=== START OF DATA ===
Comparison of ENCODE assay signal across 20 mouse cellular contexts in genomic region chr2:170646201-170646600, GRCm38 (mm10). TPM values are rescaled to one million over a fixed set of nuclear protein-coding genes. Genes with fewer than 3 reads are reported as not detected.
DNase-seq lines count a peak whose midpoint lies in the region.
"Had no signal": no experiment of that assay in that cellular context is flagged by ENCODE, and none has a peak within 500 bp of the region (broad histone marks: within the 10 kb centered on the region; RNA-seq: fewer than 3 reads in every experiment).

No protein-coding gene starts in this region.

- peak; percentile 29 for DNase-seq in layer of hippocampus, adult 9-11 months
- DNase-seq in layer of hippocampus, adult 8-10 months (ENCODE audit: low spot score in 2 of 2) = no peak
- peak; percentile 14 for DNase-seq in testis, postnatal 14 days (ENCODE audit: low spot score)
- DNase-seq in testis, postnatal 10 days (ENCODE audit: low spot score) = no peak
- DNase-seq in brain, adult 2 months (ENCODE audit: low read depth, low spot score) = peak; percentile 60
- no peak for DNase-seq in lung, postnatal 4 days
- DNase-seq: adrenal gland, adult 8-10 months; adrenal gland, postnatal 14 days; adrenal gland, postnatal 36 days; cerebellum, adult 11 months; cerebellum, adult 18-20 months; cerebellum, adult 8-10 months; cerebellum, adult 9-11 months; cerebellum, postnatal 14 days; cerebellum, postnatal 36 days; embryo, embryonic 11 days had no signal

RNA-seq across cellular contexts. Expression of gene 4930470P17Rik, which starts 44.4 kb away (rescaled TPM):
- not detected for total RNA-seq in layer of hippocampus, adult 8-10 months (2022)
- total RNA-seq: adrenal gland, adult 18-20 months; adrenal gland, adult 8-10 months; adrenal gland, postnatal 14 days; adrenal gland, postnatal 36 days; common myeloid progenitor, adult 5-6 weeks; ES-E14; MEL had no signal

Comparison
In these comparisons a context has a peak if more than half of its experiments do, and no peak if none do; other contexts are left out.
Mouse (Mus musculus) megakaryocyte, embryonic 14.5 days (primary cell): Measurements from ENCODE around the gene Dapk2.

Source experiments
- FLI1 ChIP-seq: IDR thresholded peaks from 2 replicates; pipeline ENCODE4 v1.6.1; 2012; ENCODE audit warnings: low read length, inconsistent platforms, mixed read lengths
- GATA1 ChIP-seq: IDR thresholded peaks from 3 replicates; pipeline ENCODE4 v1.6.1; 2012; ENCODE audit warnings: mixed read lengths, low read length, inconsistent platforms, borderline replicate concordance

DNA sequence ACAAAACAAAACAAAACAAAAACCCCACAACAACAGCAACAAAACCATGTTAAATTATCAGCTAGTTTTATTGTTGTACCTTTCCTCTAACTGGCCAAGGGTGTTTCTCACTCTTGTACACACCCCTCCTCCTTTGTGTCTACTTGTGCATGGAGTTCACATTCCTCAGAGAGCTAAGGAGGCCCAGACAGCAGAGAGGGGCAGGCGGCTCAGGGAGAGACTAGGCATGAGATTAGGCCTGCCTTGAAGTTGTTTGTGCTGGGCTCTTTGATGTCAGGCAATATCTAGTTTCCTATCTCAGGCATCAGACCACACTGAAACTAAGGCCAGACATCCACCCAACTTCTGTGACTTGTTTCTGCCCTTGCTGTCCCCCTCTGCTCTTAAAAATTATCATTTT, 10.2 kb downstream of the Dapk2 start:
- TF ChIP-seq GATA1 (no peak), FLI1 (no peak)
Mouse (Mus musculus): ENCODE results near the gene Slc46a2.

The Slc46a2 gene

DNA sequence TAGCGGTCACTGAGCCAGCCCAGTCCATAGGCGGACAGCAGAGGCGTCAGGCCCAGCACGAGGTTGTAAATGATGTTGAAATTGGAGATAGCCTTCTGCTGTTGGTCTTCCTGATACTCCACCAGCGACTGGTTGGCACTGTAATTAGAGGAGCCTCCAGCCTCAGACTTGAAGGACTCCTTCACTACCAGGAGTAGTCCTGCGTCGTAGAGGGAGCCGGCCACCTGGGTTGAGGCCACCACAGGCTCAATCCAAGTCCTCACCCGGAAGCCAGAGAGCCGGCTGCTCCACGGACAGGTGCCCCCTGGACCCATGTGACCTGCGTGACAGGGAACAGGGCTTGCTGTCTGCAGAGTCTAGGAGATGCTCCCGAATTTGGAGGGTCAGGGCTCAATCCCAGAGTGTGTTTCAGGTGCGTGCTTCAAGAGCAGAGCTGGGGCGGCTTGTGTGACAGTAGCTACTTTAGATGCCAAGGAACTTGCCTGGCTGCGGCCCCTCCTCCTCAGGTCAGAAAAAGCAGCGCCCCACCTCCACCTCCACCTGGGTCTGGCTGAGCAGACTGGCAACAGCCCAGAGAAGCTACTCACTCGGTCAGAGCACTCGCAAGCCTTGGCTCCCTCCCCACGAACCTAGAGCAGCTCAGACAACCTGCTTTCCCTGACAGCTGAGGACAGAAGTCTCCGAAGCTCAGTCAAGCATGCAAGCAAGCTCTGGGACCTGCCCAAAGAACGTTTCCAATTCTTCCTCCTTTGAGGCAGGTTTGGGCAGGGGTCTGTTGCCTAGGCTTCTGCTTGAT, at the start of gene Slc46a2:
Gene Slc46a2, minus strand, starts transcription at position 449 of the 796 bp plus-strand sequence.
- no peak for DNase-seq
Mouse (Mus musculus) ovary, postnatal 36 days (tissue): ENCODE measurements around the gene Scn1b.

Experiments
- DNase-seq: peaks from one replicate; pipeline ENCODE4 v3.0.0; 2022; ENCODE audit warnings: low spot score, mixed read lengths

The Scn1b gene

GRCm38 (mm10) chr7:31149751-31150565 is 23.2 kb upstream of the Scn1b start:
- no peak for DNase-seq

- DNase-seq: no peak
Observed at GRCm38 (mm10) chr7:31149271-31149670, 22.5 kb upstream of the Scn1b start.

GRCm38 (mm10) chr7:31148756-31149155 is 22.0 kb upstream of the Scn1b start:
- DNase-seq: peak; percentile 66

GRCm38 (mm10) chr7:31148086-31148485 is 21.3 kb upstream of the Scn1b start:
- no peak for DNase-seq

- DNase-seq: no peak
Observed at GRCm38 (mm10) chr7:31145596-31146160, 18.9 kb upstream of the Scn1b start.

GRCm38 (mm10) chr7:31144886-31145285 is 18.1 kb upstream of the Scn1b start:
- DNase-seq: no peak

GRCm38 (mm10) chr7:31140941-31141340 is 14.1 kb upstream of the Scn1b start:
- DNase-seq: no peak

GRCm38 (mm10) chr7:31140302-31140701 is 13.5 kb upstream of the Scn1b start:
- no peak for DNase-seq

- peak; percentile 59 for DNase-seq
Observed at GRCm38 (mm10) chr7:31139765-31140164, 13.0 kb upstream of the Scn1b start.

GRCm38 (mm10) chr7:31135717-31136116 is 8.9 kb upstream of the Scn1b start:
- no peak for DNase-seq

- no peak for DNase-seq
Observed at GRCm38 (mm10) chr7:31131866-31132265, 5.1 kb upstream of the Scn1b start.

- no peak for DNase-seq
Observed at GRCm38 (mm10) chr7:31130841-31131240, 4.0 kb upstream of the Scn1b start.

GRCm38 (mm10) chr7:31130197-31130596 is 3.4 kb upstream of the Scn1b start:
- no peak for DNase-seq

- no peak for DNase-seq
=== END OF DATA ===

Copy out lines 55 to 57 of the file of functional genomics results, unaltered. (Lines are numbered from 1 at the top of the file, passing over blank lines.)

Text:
Observed at GRCm38 (mm10) chr7:31130841-31131240, 4.0 kb upstream of the Scn1b start.

GRCm38 (mm10) chr7:31130197-31130596 is 3.4 kb upstream of the Scn1b start:
- no peak for DNase-seq